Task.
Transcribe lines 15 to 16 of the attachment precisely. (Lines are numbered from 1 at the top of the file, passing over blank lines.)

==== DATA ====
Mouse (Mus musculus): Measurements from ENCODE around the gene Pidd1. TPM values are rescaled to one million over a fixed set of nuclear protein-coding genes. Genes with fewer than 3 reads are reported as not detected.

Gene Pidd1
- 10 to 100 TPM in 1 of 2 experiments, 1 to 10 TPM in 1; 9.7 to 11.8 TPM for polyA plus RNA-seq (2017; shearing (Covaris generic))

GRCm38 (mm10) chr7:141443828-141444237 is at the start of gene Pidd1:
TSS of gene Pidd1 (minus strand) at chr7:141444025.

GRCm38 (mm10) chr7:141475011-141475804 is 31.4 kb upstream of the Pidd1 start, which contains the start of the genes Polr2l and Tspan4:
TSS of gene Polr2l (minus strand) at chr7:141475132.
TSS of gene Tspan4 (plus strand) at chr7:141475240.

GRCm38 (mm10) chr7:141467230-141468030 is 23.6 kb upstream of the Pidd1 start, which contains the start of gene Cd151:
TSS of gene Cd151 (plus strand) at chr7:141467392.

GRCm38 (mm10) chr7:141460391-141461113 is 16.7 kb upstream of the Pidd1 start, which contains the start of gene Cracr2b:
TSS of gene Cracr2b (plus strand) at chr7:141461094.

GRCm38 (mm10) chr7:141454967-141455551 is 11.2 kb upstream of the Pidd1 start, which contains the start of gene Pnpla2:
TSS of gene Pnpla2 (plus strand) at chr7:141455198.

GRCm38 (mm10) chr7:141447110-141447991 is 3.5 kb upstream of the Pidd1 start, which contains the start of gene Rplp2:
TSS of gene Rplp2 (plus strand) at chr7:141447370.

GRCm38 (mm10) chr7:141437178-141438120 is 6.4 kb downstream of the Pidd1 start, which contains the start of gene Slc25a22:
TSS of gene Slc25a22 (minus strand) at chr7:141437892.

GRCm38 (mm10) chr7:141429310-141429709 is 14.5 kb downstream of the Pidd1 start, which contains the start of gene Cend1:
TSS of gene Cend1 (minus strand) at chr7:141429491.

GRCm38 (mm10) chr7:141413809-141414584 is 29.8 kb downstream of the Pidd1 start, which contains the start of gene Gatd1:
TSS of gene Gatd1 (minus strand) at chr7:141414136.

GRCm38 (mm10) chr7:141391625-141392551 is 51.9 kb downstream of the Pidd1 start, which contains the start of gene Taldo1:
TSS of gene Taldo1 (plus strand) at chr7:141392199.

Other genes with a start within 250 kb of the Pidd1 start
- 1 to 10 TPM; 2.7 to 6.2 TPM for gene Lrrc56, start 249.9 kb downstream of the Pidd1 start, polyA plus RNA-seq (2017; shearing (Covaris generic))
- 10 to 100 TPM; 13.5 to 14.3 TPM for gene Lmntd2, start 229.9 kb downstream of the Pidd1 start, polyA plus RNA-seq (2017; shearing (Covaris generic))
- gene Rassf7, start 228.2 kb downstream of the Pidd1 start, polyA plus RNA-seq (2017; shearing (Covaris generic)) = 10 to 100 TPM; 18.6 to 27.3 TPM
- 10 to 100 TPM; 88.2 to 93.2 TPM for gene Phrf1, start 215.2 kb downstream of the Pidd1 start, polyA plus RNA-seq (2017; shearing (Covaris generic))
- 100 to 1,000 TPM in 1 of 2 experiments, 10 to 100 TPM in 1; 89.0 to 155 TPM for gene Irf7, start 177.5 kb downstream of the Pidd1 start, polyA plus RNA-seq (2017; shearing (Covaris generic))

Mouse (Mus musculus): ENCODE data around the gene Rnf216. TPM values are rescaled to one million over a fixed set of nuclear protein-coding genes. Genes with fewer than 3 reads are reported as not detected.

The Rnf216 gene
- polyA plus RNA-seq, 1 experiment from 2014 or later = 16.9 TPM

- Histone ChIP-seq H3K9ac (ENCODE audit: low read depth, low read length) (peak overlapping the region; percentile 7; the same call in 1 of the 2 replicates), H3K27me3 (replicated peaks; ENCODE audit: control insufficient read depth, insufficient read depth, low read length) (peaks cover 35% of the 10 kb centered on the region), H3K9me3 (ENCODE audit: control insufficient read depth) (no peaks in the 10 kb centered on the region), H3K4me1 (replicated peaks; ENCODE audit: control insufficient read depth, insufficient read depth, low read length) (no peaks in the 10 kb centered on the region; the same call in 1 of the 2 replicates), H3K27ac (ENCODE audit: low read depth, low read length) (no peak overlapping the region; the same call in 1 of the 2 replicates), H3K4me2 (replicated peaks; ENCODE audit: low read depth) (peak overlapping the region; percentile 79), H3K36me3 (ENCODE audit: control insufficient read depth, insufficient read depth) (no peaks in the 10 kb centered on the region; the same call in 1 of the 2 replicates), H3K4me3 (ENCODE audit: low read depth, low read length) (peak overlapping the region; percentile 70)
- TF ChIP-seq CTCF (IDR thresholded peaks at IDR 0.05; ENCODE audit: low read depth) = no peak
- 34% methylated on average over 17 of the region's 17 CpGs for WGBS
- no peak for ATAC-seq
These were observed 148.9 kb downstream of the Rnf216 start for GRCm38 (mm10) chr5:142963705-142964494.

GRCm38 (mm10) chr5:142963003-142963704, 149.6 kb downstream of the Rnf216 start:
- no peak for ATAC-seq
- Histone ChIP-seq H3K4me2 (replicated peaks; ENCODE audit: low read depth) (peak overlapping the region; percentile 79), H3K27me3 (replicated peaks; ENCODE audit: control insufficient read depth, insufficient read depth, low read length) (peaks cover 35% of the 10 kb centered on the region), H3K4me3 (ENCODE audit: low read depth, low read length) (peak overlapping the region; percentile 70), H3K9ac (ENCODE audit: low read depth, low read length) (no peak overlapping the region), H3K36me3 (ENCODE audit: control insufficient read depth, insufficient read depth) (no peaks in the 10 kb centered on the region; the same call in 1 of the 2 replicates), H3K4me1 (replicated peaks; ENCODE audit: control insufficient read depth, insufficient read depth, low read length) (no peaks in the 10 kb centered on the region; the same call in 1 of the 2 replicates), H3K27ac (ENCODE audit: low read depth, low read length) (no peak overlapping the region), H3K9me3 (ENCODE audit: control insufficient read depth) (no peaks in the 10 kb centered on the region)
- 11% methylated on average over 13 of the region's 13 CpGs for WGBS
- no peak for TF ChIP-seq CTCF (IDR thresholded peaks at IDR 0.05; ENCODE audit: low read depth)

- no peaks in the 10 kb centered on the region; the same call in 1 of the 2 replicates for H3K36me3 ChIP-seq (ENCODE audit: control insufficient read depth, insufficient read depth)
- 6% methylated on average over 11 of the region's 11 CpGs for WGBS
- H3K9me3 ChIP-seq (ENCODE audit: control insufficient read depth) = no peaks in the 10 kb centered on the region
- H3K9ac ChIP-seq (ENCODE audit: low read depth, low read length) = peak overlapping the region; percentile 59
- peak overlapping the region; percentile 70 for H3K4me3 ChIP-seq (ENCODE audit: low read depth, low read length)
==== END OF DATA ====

GRCm38 (mm10) chr7:141447110-141447991 is 3.5 kb upstream of the Pidd1 start, which contains the start of gene Rplp2:
TSS of gene Rplp2 (plus strand) at chr7:141447370.